There is an industry consensus that future telecom access networks will use fiber optic media and IP/Ethernet protocols. However, there is no consensus on what to do with the 100s of millions of copper twisted-pair subscriber lines in the ground almost everywhere. Though U.S. residential circuit switched voice access line subscriptions are declining at about 10 percent per year and business subscriptions are declining at about half that rate, analog voice is still the most common wireline service. For example, Verizon reports 3.3 million FiOS subscribers in service compared to 19.0 million residential switched access lines. Businesses also use a lot of copper. Total business switched access lines are only a little less than total residential lines. In addition, business T1 and DSL services which are typically delivered over copper are far and away the most common business service offerings. (The very popular IP VPN or MPLS VPN business service has given new life to copper-based T1.)
There are two technical barriers to replacing copper access with fiber. The first is the cost of building out the Optical Distribution Network (ODN)-fiber-optic cable, enclosures, and distribution terminals. It accounts for at least 85 percent of the cost of an all fiber access network. The second technical barrier is that there are no Next Gen alternatives to the line equipment modules used by circuit switches to send dial tones, touch tone signals, voice, and ringing currents down copper subscriber loops.
The fiber deployment business case is that sufficient new video and high speed Internet subscribers can be added over and above the existing voice customers within a given access area to justify constructing the ODN. The high cost of the ODN requires attractive demographics and a minimum of competition especially from Cable and Satellite TV. Factors that increase construction costs such as required use of buried cables, low population density, and large access areas must also be considered.
My view is that video programming take up rates are critical to the fiber deployment business case. The programming could be delivered as a proprietary service like existing cable TV services or accessed over a high speed Internet connection. The wireline telecom operator's challenge is to displace the incumbents. Currently 56 percent of households use Cable, 27 percent use satellite and 16 percent use broadcast to watch television. Therefore, fiber appears to be attractive for about a third of the wireline market. Verizon's actual experience with FiOS seems to support this estimate. It reports that 30 percent of the homes passed by FiOS have subscribed to the service.
Copper retirement need not depend upon the success of Triple Play offerings if a lower cost alternative to circuit switching and copper twisted pair is found. The absence of an alternative to circuit switching line equipment modules, however, is a significant obstacle. Current softswitch and media gateway products are considerably more cost efficient than the digital switching matrix and common control elements of a circuit switch. Unfortunately softswitches rely on the same line equipment modules that are used by circuit switches to drive the copper loops. Consequently, softswitches are restricted in application to subscriber lines that are terminated with fiber, T1 carrier or digital loop carrier systems. Little technological progress is expected here because wireline operators' circuit switched voice revenues are declining and thus are last in line for technology development dollars.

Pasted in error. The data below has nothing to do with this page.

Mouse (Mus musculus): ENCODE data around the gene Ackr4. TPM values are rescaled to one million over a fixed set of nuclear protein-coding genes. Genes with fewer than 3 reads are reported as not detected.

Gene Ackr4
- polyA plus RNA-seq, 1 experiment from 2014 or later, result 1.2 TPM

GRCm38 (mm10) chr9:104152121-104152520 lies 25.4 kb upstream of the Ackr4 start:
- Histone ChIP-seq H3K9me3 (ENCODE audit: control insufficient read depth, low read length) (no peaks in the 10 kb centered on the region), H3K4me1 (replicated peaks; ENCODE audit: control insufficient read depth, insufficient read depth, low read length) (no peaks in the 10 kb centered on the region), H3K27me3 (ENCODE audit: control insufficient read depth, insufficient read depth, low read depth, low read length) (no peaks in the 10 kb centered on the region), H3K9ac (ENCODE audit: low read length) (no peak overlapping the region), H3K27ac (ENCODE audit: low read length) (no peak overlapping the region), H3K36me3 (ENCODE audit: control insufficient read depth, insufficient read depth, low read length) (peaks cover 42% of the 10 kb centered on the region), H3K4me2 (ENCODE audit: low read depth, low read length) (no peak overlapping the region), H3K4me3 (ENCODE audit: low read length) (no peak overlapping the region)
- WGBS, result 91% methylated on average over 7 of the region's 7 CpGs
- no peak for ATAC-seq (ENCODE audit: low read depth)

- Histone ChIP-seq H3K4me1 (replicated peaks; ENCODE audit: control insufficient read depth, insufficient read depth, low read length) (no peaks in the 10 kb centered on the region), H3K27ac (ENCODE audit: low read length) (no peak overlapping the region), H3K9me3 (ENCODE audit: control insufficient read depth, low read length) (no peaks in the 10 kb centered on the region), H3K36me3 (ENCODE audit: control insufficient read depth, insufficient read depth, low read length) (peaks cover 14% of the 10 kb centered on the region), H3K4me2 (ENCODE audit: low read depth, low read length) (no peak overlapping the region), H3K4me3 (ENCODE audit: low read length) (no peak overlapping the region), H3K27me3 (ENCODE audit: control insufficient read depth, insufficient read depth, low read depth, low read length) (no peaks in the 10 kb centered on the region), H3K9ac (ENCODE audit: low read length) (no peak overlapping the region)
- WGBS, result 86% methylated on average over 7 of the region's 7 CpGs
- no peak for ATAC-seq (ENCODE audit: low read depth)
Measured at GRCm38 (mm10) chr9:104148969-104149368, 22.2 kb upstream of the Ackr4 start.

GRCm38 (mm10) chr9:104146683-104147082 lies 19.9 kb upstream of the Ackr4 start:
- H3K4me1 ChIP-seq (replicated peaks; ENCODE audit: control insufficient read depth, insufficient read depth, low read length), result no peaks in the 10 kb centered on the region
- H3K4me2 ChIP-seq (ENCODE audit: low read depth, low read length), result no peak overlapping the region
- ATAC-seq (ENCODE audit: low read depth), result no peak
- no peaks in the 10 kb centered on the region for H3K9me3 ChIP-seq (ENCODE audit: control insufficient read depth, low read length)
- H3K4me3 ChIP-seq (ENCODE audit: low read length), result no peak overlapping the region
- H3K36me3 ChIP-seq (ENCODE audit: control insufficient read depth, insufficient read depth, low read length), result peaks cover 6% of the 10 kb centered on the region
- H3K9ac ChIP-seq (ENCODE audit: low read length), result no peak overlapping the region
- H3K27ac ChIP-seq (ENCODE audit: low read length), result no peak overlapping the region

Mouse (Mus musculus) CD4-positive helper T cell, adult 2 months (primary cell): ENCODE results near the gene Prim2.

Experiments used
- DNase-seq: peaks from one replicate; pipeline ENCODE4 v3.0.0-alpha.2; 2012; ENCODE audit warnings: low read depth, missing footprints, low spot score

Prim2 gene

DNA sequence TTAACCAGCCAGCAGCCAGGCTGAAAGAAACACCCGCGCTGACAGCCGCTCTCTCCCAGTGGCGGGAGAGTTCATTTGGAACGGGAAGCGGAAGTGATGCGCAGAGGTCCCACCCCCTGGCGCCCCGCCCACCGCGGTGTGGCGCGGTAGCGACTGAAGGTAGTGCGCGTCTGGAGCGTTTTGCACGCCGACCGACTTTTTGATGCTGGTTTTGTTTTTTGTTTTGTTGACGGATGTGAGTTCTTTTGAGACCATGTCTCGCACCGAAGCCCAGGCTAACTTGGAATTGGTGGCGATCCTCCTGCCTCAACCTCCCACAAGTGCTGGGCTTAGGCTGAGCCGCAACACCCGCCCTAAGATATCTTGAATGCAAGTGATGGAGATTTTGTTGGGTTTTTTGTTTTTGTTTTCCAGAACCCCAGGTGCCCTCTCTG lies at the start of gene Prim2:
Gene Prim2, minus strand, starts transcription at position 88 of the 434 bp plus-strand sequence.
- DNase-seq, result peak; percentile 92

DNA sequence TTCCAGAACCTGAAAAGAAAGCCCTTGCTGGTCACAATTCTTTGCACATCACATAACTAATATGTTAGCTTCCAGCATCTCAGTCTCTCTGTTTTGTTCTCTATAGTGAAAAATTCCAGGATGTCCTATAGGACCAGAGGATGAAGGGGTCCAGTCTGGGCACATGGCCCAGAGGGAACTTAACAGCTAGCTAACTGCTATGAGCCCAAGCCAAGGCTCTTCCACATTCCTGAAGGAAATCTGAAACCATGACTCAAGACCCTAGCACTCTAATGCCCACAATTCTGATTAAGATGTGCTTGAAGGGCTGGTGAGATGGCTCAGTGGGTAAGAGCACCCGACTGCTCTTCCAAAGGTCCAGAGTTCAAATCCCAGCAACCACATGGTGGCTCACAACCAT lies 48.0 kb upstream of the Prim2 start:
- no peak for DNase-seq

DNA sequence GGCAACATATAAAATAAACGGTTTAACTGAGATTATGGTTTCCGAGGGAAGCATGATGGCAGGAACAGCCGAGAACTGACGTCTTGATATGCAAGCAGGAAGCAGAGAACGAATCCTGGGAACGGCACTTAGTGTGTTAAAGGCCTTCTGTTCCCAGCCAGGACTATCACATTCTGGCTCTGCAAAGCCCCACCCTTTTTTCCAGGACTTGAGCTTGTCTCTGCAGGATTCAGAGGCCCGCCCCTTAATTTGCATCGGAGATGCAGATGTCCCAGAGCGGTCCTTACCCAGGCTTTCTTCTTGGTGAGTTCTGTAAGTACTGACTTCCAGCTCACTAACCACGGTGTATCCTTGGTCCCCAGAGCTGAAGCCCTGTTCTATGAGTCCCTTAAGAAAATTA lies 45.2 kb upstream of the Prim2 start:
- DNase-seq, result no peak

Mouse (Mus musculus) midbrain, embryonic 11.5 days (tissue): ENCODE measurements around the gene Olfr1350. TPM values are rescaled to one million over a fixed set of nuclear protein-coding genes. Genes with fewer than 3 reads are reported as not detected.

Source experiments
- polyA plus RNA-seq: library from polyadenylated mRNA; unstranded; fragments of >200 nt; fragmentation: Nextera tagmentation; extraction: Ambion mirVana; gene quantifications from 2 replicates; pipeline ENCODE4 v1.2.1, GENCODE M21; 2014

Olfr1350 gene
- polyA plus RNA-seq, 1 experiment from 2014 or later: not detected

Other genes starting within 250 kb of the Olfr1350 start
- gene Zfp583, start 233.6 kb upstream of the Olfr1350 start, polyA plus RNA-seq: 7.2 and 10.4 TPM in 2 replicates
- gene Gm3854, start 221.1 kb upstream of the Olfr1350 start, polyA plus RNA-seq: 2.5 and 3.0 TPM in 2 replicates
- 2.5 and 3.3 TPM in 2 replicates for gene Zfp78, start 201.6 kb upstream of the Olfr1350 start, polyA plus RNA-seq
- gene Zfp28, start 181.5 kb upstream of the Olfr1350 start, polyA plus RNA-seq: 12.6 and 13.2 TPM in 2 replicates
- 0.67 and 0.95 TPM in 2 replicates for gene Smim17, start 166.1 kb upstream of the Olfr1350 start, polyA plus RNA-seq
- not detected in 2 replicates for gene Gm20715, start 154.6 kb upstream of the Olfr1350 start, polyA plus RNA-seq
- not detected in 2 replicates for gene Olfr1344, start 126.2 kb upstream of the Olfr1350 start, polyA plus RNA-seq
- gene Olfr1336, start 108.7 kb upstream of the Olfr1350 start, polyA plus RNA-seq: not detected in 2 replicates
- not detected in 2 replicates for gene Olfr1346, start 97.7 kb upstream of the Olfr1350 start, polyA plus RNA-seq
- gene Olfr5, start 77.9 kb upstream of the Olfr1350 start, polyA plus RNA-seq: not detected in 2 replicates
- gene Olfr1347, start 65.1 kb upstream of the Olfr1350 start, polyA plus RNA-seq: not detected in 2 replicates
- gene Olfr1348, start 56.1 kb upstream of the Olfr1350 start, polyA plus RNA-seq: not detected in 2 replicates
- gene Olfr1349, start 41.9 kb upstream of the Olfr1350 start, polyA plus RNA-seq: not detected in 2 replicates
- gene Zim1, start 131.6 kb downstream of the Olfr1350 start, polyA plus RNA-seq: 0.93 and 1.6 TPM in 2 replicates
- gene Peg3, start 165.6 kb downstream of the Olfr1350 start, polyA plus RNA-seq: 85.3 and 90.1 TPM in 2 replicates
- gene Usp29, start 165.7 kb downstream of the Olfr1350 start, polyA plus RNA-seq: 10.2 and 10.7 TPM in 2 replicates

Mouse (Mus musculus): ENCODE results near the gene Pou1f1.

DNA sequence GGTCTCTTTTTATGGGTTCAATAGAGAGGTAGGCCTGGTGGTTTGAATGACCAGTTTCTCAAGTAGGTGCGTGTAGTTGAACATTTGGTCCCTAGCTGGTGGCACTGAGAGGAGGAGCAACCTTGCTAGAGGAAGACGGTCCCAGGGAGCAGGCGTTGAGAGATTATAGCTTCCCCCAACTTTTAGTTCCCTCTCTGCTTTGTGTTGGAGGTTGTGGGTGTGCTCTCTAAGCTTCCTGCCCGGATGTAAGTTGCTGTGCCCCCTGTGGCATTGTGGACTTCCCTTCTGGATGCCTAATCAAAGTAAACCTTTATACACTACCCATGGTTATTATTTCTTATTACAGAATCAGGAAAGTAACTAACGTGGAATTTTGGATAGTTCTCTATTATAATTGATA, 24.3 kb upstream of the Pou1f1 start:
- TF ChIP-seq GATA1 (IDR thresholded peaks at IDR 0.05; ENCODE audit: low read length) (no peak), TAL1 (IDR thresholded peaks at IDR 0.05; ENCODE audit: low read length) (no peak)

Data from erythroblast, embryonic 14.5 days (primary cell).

There also is a regulatory barrier to copper retirement. CLECs are vitally dependent upon access to incumbents' copper plant to access their customers. This is so because the FCC has ruled that the Telecommunications Act of 1996 requires that CLECs be provided access to incumbents' copper plant at attractive wholesale rates. This enables CLECs to offer services such as DSL and MPLS VPN. The FCC, however, also ruled that incumbents need not offer CLECs access to fiber facilities at wholesale rates--they may obtain access at the same retail rates as other subscribers. Therefore, CLECs are strongly opposed to incumbents' copper retirement initiatives.
The industry and public policy challenge is to find a solution that avoids bifurcating access networks between those that serve prosperous neighborhoods with fiber and poorer ones with aging copper-based infrastructure. The current problems at FairPoint in Northern New England and Hawaiian Telecom are forerunners of what could be a common problem in the U.S. and elsewhere.
Michael Kennedy is a regular FierceTelecom columnist and is the co-founder and Managing Partner of Network Strategy Partners, LLC (NSP) www.nspllc.com -management consultants to the networking industry. He can be reached at [email protected].